Euan Murdoch is travelling Around the World in 60 Days and blogging about it…
Today I Met with Karen Cardy- Centre Director and Laura Sheldon- Artist Development Associate Projects Manager, LSO Discovery…
“Ten years ago this week in 2003, the London Symphony Orchestra, together with its corporate partner UBS, opened LSO St Luke’s, having transformed what was a ruined church into the exceptional building and truly unique music venue that you stand in today.” Karen Cardy, 10th Birthday Festival Welcome
LSO St Luke’s offers a comprehensive range of artist and audience development programmes that introduce new and emerging artists to new audiences. Many of these programmes involve LSO players who are also resident at the centre. It is a state-of-the-art facility that encourages innovation and high-quality work, while also being open to the wider community. Their diverse performance programme defies definition as it crosses over into many different musical styles and genres.
The 10th Birthday Festival held over 12 days featuring 17 events spans from international chamber ensembles such as Vienna Piano Trio, Wihan Quartet and Nash Ensemble to concerts by resident community ensembles including a choir, gamelan and two local orchestras, one made up of local youth that performed at the Olympics last year and another simply called Not(e) Perfect Orchestra ! A number of the projects feature emerging composers who are part of various resident schemes with catchy names such as Soundhub and DTG (Digital Technology Group). UBS Soundscapes: Eclectica is a programming strand that allows world-class musicians to push the boundaries. Last but not least their resident professional chamber orchestras LSO Strings and the dynamic new 27-piece Aurora Orchestra.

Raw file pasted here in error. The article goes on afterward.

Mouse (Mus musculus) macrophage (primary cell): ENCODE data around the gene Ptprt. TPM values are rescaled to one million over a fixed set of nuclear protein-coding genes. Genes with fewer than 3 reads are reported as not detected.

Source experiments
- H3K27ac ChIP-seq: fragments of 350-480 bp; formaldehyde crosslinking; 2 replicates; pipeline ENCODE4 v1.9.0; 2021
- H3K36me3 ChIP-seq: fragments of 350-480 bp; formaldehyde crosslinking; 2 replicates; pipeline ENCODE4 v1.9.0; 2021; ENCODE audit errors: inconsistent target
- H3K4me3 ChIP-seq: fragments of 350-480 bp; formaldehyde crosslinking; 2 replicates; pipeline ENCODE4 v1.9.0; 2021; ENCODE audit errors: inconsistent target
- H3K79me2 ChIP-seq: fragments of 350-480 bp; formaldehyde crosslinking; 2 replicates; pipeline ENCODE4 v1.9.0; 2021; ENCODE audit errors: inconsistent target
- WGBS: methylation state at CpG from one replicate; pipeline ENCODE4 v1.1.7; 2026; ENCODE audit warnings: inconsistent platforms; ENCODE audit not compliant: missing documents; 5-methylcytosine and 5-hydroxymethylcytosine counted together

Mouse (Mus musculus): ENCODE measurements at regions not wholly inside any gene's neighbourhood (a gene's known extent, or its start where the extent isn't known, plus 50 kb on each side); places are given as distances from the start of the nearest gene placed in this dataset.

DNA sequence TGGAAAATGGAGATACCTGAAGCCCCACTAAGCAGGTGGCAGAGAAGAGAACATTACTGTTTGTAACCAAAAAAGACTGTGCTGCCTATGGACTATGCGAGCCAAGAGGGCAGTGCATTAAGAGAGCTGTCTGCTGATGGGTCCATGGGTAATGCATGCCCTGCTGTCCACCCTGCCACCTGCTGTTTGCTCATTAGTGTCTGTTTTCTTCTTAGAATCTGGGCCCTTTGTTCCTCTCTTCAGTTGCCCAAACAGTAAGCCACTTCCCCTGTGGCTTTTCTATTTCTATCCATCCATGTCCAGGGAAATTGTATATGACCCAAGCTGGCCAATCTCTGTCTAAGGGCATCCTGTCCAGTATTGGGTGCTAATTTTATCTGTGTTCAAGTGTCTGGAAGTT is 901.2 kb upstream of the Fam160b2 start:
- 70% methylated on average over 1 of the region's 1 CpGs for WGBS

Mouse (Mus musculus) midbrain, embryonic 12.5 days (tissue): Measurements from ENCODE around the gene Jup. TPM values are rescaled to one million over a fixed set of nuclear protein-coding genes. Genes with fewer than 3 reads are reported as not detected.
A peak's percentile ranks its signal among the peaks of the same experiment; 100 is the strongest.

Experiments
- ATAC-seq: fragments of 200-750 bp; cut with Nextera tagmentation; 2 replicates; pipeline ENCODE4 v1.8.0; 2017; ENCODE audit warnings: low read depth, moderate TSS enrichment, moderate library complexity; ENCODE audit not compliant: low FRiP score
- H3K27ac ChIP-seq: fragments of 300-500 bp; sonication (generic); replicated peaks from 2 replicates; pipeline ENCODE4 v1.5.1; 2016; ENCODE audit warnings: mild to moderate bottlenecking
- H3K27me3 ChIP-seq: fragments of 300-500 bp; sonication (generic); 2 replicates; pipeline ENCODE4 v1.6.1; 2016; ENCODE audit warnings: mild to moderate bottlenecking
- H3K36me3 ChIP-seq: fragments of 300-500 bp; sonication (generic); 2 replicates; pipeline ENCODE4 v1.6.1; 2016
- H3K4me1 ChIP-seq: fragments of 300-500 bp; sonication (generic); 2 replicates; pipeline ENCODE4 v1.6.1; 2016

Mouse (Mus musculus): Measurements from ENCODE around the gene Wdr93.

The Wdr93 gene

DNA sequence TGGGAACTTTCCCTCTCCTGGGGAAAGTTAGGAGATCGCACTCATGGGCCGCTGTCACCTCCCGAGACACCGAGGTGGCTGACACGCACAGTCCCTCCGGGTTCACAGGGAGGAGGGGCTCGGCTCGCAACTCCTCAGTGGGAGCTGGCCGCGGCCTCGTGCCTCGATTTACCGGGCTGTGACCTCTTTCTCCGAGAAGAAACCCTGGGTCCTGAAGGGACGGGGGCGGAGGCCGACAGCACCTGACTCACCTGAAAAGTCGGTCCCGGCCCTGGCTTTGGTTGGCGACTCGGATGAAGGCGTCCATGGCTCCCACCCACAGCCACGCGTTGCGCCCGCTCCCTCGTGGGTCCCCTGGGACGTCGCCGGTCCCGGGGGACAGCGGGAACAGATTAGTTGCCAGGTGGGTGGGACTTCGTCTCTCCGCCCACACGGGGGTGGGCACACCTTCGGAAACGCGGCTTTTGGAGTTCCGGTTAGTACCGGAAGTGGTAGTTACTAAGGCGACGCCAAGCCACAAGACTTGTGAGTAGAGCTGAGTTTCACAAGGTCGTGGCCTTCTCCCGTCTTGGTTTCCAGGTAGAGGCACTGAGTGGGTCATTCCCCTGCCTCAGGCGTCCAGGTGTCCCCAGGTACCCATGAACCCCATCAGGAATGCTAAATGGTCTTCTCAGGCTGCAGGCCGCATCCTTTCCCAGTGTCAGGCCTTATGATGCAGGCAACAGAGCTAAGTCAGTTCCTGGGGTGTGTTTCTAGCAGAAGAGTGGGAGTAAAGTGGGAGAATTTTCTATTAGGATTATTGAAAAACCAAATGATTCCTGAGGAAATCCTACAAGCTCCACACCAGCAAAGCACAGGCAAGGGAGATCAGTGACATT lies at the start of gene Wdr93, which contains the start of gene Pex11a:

I loved what a reviewer had to say about the latter: “In a city suffocating with musical activity, Nicholas Collon’s Aurora Orchestra lets in more fresh air than most. The aim is to make an audience hear anew, not by sugaring any pills, not by didactic explanation, not by light-shows, but by context. I was gripped from start to finish.” Hilary Finch, The Times
Clearly LSO St Luke’s is a hub that generates a huge amount of artistic momentum and this has become integral to the way that the orchestra moves forward and engages with the community. They are developing new audiences for their adventurous programmes and encouraging participation as a way of deepening experiences.
I have come away inspired by what’s happening at LSO St Luke’s and convinced that while having a dedicated facility like this can speed up the process of connecting artists and audiences, the most important ingredient is having a vision that faces out and is larger than the sum of its parts.
LSO aspires to ‘make the finest music available to the greatest number of people’.
– Euan, 22.03.2013